These results showed that, similar to the chick, the mouse perineal muscles develop from the ventral muscle mass of leg. The same developmental mechanism thus confirms the homology of cloacal muscles in birds and perineal muscles in mammals.

Development of the perineal muscles in metd/d,Lbx1 and Meox2 null embryos

It has been shown that the receptor Met is expressed in all migratory myoblast precursors and is required for myoblast migration to colonise limbs,diaphragm and tongue (Bladt et al.,1995). As we found the intimate relationship between the development of cloacal/perineal and leg muscles, we expected the perineal muscles to be absent in metd/d mutant embryos. Serial transverse cryosections of E15.0 homozygous metd/d embryos(Maina et al., 1996) were compared with the wild-type siblings. Sections were stained for striated skeletal muscle (MyHC). Fig. 5Gshows that all perineal muscles were completely absent in all examined embryos(three embryos from three different litters). Consistent with results obtained with legless mutant chick embryos (see below), the only muscles present in the pelvic region were m. pelvicaudalis lateralis(Fig. 5G) and medialis(not shown). The subcutaneous muscle of the panniculus carnosus was completely absent (data not shown). As previously reported, all hindlimb muscles were absent. By contrast, abdominal muscles were normal, as were the axial muscles of the tail.

These results demonstrate that the development of the perineal muscles in mammals is dependent on the migration of muscle precursors and thus that these muscles belong to the group of hypaxial migratory musculature.

Our molecular analysis showed that cells migrated as single entities into the limb and then moved towards the genital tubercle as a sheet. To achieve this, we studied the development of perineal muscle in the Lbx1 null mouse. This mutant is interesting since although muscle cells migrate into the hindlimb, they are unable to migrate any further and results in a hindlimb that has no distal muscle. We found that even though there are no distal limb muscles, Lbx1 null embryos showed perineal musculature development(Fig. 5H,I).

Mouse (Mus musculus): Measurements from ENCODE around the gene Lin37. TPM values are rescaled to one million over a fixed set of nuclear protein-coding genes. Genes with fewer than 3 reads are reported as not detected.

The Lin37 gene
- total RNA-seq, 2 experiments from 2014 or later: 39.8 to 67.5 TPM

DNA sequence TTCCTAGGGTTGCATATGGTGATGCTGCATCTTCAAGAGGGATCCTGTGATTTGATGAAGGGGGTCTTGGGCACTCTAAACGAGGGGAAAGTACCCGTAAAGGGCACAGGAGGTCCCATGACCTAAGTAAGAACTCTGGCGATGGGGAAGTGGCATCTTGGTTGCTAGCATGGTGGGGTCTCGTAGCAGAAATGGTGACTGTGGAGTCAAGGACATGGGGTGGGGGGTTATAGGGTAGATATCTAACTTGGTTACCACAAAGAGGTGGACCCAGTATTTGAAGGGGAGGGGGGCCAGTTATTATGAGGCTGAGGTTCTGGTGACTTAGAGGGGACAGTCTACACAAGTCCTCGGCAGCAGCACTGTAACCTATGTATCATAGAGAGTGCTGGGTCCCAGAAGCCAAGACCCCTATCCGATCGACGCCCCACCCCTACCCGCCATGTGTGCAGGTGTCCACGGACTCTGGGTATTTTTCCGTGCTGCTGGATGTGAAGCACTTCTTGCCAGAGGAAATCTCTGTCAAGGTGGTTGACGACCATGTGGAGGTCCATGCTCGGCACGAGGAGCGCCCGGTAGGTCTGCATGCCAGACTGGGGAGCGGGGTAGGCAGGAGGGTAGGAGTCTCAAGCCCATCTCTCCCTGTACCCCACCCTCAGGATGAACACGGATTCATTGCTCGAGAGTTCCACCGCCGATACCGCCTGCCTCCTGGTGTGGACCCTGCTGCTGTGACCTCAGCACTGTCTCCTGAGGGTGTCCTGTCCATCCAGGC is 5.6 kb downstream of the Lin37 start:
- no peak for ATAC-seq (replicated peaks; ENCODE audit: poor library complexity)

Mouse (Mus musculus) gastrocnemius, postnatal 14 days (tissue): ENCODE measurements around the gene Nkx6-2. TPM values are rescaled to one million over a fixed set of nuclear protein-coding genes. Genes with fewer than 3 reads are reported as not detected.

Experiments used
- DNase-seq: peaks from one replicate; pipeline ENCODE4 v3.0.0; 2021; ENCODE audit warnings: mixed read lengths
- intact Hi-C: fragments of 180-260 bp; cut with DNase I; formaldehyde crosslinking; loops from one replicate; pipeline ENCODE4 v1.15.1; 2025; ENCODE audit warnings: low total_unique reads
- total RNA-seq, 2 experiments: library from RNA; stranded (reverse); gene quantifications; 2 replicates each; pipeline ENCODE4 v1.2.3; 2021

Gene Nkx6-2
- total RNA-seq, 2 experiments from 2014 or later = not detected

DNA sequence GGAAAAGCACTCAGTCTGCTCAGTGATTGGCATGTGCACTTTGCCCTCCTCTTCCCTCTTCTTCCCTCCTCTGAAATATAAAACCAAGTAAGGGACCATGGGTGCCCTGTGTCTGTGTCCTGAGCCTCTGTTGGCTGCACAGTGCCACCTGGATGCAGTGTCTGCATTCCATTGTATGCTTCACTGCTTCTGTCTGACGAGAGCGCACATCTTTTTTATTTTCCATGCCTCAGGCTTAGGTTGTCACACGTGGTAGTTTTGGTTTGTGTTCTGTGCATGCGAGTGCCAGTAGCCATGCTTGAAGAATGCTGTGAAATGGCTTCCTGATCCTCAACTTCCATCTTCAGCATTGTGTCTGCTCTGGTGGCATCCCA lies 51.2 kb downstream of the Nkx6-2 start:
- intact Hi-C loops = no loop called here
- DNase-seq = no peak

We also examined the development of the perineal muscles in the Meox2-null mouse embryos. These embryos display an abnormal limb muscle patterning that has been proposed to reflect alterations to the instructive signals. Although we are able to detect changes in the limb muscle pattern, the muscles of the perineal region were normally formed(Fig. 5J).

Proximal leg development is required for cloacal muscles

Our molecular analysis showed that the development of cloacal muscles is intimately linked to the development of the hindlimb muscle mass. We next wanted to test the role of limb development and verify to what extent cloacal muscle formation depends on the hindlimb.

To address this point, unilateral hindlimb primordium surgical ablations on chick embryos were performed between stages HH16 and HH23. These resulted in unilateral absence of the leg and ipsilateral absence of all cloacal muscles(Fig. 6A,B). Neither mm. pubocaudales nor tail muscles were affected(Fig. 6A-C), and there were no malformations of the cloacal and tail regions. The extent of the limb ablation correlated inversely to the development of cloacal muscles. Thus, whenever we observed some remnants of the proximal leg muscles reaching the vicinity of the cloacal tubercle, the sphincter complex did develop (data not shown).

Having established that total absence of the hindlimb field results in complete absence of cloacal muscles, we next examined the relationship between limb development and cloacal muscle formation in genetic models, which are free from operational artefacts.

First, we examined chicken limbless autosomal recessive mutants(Prahlad et al., 1979). These mutants form no visible limbs (Fig. 7A), owing to the failure of apical ectodermal ridge (AER)formation (Fallon et al.,1983). Limb-bud development is, however, initiated and parts of the pectoral and pelvic girdles form(Prahlad et al., 1979), as do a few muscles of the proximal hindlimb (data not shown). However, we found that all cloacal muscles were completely absent(Fig. 7B) in limbless. These results show that cloacal muscles do not develop when the limb development programme is severely curtailed.

Next, we investigated the relationship between the formation of the cloacal muscles and the extent of limb development by studying the p63-null mutant mouse. Although like limbless this mutant lacks all stylopod,zeugopod and autopod elements, it retains the ability to form a pelvic girdle,which is considerably more developed(Mills et al., 1999) than that of limbless. Upon examination of the muscles with myosin heavy chain antibody in sections, the proximal thigh and the cloacal/perineal muscles were fully formed (Fig. 7C).

In conclusion, both surgical procedures and genetic mutants showed that the development of the cloacal muscles is dependent on the degree of growth of the proximal hindlimb.